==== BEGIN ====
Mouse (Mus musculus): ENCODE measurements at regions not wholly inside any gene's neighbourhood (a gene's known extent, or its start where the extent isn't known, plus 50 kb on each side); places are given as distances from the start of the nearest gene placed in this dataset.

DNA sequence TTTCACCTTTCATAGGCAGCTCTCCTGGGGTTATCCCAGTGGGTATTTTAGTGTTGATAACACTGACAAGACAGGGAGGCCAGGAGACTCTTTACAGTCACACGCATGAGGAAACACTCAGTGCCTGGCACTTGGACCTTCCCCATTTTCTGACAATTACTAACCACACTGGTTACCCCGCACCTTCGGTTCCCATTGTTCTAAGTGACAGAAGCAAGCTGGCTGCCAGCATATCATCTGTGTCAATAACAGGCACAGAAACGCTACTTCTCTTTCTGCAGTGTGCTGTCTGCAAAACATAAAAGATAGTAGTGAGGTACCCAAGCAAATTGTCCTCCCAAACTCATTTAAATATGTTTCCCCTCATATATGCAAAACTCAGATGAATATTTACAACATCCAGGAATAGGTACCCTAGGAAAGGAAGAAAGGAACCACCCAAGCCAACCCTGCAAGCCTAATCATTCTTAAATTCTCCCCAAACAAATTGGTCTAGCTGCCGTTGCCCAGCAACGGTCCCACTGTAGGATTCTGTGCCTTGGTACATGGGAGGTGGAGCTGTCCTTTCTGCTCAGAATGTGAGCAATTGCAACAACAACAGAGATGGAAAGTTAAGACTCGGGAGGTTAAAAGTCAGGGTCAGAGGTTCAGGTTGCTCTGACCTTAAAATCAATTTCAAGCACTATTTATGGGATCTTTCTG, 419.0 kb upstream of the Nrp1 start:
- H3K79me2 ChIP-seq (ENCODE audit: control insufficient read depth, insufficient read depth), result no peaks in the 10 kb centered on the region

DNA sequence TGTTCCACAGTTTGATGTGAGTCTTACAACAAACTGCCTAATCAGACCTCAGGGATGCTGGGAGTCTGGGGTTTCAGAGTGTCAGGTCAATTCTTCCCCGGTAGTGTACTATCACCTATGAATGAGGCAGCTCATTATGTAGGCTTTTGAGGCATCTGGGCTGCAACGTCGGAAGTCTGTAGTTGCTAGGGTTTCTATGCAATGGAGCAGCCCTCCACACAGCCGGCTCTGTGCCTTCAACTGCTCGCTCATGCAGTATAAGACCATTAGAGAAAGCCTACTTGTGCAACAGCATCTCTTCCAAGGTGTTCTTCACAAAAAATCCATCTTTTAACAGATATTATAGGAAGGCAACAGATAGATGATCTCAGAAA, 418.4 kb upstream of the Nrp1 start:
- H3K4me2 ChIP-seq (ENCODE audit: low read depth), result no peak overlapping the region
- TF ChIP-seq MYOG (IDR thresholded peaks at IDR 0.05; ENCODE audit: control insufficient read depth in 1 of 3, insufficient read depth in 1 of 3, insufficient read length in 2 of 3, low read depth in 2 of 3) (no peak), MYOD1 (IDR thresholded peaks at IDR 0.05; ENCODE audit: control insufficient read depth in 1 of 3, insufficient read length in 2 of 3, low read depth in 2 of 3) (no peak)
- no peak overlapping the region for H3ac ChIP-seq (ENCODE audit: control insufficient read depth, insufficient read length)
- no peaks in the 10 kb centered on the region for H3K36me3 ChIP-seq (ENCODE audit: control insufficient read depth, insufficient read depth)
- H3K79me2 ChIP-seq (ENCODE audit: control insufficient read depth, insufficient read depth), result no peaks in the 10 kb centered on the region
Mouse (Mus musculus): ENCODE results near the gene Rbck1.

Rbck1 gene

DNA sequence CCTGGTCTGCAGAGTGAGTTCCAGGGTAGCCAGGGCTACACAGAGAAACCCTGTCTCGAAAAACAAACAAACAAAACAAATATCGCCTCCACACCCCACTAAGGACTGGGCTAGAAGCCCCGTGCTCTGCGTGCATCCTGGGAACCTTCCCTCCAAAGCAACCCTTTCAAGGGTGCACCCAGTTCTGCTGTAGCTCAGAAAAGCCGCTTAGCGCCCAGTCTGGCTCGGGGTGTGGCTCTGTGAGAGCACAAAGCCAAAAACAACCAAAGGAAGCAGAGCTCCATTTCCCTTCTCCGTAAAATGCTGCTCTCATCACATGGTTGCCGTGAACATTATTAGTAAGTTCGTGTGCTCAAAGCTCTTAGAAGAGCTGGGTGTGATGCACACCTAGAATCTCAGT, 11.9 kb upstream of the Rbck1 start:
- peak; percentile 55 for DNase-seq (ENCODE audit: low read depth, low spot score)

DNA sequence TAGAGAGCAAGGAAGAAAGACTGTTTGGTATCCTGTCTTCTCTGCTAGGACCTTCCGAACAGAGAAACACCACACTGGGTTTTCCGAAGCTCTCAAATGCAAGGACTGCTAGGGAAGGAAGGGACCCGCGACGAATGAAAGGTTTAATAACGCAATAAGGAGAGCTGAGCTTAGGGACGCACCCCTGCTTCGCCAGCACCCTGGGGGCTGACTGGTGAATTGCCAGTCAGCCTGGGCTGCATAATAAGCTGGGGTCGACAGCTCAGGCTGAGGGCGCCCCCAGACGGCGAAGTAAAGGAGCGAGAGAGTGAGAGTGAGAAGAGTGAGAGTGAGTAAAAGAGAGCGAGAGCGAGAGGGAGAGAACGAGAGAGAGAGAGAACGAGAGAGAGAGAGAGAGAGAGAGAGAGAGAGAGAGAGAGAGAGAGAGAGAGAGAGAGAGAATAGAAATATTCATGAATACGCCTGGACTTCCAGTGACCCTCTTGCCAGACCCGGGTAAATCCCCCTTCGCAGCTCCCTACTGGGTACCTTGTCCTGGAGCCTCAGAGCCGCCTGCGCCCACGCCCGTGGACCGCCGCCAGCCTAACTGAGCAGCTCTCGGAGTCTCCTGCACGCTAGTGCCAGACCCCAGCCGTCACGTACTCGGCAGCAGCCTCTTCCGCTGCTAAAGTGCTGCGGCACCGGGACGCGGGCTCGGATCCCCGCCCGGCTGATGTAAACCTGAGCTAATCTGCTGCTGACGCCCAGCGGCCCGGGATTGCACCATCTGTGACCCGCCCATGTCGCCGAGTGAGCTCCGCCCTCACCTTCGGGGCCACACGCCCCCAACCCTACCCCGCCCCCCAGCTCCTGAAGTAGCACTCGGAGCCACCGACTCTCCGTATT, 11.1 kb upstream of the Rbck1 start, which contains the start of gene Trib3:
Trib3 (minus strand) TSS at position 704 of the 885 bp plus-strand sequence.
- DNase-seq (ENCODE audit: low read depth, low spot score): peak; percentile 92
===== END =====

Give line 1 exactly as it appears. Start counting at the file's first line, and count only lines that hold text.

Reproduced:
Mouse (Mus musculus): ENCODE measurements at regions not wholly inside any gene's neighbourhood (a gene's known extent, or its start where the extent isn't known, plus 50 kb on each side); places are given as distances from the start of the nearest gene placed in this dataset.